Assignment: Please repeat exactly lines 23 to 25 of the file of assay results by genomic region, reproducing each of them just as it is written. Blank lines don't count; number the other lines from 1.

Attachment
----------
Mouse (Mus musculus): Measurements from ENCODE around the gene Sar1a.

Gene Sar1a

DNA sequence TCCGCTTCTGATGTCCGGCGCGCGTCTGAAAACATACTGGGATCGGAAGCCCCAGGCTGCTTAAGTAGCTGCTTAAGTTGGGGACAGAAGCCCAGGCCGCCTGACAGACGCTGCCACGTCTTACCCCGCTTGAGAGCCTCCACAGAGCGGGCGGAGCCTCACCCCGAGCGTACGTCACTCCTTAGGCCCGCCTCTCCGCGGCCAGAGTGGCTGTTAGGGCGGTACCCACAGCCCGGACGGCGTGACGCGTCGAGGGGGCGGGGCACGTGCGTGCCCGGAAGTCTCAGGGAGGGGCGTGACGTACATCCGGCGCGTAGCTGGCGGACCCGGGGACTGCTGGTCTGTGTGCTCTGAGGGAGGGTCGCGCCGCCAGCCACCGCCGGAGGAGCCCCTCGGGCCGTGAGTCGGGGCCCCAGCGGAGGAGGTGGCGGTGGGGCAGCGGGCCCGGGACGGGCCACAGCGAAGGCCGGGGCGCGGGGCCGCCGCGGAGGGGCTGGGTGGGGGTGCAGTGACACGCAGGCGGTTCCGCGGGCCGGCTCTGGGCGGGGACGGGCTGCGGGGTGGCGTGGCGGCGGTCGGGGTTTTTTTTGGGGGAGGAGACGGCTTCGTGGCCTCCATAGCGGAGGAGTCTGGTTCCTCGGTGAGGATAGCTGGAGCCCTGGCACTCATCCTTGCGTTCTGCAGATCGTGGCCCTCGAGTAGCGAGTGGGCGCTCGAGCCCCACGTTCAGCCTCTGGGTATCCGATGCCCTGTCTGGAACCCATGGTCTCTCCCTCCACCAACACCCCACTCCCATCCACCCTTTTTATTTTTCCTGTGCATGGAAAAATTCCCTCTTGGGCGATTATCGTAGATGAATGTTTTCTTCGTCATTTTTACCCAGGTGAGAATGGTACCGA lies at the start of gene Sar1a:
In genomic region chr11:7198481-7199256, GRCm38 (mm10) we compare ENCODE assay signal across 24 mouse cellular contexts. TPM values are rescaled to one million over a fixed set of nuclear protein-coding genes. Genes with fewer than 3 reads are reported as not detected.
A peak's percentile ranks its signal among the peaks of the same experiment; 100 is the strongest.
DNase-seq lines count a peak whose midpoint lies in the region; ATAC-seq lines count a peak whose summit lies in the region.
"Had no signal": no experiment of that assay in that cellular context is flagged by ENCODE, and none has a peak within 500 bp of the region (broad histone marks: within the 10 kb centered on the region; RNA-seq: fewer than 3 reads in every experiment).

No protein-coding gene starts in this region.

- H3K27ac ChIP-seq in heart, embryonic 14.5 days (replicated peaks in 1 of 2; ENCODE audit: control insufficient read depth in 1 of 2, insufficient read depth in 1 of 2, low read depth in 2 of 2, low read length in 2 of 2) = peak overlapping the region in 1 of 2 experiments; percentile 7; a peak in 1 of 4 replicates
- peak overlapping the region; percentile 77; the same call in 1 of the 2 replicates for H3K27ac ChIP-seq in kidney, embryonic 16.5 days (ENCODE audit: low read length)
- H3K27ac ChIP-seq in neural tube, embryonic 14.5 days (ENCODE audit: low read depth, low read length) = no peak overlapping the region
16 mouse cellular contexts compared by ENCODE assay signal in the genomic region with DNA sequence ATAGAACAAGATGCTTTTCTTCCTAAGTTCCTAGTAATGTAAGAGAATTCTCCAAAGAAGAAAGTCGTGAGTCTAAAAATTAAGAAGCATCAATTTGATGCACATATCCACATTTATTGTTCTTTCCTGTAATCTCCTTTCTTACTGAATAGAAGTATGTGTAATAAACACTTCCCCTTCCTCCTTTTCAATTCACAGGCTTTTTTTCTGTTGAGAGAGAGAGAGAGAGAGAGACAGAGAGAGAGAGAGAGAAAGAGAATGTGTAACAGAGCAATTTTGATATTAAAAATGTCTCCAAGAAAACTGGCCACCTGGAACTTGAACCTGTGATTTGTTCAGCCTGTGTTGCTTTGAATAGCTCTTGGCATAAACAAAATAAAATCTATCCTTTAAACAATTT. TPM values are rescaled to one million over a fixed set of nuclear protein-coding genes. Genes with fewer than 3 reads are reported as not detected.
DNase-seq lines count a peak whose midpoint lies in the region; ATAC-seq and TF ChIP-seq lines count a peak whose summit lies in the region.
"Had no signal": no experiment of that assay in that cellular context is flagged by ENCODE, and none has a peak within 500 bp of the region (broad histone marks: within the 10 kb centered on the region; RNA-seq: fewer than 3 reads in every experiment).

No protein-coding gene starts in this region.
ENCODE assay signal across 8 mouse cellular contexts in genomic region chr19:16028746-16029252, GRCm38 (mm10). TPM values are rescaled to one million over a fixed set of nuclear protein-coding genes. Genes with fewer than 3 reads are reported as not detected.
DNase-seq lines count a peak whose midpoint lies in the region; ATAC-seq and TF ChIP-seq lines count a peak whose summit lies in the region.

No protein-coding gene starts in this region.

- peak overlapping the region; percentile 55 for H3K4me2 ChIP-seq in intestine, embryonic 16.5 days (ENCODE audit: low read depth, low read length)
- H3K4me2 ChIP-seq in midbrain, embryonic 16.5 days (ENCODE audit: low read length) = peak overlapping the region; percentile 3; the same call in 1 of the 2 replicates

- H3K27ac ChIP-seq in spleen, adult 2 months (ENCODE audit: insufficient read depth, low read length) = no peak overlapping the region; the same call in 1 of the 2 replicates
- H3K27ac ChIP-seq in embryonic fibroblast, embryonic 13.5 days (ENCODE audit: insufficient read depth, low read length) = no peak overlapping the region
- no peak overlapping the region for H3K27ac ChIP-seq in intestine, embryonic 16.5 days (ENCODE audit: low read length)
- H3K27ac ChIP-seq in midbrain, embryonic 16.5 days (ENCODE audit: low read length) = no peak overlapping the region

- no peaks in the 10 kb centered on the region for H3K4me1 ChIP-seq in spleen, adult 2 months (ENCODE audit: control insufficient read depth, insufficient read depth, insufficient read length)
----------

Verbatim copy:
- no peak overlapping the region for H3K27ac ChIP-seq in intestine, embryonic 16.5 days (ENCODE audit: low read length)
- H3K27ac ChIP-seq in midbrain, embryonic 16.5 days (ENCODE audit: low read length) = no peak overlapping the region

- no peaks in the 10 kb centered on the region for H3K4me1 ChIP-seq in spleen, adult 2 months (ENCODE audit: control insufficient read depth, insufficient read depth, insufficient read length)